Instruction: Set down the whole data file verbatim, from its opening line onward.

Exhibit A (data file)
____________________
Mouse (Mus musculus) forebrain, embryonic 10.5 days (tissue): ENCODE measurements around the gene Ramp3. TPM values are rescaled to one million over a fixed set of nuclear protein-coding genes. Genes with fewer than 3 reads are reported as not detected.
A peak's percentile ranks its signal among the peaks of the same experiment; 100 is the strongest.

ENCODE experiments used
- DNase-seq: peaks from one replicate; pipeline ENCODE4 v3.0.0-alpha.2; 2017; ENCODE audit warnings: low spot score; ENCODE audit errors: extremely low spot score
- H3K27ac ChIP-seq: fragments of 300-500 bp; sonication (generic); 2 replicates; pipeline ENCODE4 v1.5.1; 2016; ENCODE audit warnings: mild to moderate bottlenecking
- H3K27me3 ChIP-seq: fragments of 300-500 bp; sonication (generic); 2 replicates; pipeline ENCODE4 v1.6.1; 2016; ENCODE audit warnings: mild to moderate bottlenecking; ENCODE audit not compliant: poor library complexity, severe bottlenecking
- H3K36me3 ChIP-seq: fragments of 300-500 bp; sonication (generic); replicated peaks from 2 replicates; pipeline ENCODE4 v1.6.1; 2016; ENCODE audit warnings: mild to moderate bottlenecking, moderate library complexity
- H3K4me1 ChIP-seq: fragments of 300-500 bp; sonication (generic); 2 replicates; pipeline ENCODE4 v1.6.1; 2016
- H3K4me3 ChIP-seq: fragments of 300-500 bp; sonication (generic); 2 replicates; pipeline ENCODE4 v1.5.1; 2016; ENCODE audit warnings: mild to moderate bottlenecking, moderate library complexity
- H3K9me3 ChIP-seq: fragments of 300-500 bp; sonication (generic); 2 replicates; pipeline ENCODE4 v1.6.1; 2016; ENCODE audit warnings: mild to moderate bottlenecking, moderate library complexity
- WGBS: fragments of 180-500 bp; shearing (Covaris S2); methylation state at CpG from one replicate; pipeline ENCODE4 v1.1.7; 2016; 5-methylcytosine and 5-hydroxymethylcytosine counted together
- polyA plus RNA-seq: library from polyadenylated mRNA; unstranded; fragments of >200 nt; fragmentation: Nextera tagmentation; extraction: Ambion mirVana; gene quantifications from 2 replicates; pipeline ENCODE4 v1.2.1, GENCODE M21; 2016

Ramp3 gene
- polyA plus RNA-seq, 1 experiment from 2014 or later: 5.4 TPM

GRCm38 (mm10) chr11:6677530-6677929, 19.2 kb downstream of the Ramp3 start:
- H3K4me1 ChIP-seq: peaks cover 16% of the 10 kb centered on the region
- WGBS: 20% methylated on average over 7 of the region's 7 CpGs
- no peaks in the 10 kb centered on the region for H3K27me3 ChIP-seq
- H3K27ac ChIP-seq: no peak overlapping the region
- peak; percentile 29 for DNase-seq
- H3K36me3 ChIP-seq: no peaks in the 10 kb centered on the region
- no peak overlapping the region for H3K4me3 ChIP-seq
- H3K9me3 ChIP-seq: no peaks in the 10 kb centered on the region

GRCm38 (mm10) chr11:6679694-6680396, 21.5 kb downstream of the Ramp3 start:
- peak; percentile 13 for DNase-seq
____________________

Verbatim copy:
Mouse (Mus musculus) forebrain, embryonic 10.5 days (tissue): ENCODE measurements around the gene Ramp3. TPM values are rescaled to one million over a fixed set of nuclear protein-coding genes. Genes with fewer than 3 reads are reported as not detected.
A peak's percentile ranks its signal among the peaks of the same experiment; 100 is the strongest.

ENCODE experiments used
- DNase-seq: peaks from one replicate; pipeline ENCODE4 v3.0.0-alpha.2; 2017; ENCODE audit warnings: low spot score; ENCODE audit errors: extremely low spot score
- H3K27ac ChIP-seq: fragments of 300-500 bp; sonication (generic); 2 replicates; pipeline ENCODE4 v1.5.1; 2016; ENCODE audit warnings: mild to moderate bottlenecking
- H3K27me3 ChIP-seq: fragments of 300-500 bp; sonication (generic); 2 replicates; pipeline ENCODE4 v1.6.1; 2016; ENCODE audit warnings: mild to moderate bottlenecking; ENCODE audit not compliant: poor library complexity, severe bottlenecking
- H3K36me3 ChIP-seq: fragments of 300-500 bp; sonication (generic); replicated peaks from 2 replicates; pipeline ENCODE4 v1.6.1; 2016; ENCODE audit warnings: mild to moderate bottlenecking, moderate library complexity
- H3K4me1 ChIP-seq: fragments of 300-500 bp; sonication (generic); 2 replicates; pipeline ENCODE4 v1.6.1; 2016
- H3K4me3 ChIP-seq: fragments of 300-500 bp; sonication (generic); 2 replicates; pipeline ENCODE4 v1.5.1; 2016; ENCODE audit warnings: mild to moderate bottlenecking, moderate library complexity
- H3K9me3 ChIP-seq: fragments of 300-500 bp; sonication (generic); 2 replicates; pipeline ENCODE4 v1.6.1; 2016; ENCODE audit warnings: mild to moderate bottlenecking, moderate library complexity
- WGBS: fragments of 180-500 bp; shearing (Covaris S2); methylation state at CpG from one replicate; pipeline ENCODE4 v1.1.7; 2016; 5-methylcytosine and 5-hydroxymethylcytosine counted together
- polyA plus RNA-seq: library from polyadenylated mRNA; unstranded; fragments of >200 nt; fragmentation: Nextera tagmentation; extraction: Ambion mirVana; gene quantifications from 2 replicates; pipeline ENCODE4 v1.2.1, GENCODE M21; 2016

Ramp3 gene
- polyA plus RNA-seq, 1 experiment from 2014 or later: 5.4 TPM

GRCm38 (mm10) chr11:6677530-6677929, 19.2 kb downstream of the Ramp3 start:
- H3K4me1 ChIP-seq: peaks cover 16% of the 10 kb centered on the region
- WGBS: 20% methylated on average over 7 of the region's 7 CpGs
- no peaks in the 10 kb centered on the region for H3K27me3 ChIP-seq
- H3K27ac ChIP-seq: no peak overlapping the region
- peak; percentile 29 for DNase-seq
- H3K36me3 ChIP-seq: no peaks in the 10 kb centered on the region
- no peak overlapping the region for H3K4me3 ChIP-seq
- H3K9me3 ChIP-seq: no peaks in the 10 kb centered on the region

GRCm38 (mm10) chr11:6679694-6680396, 21.5 kb downstream of the Ramp3 start:
- peak; percentile 13 for DNase-seq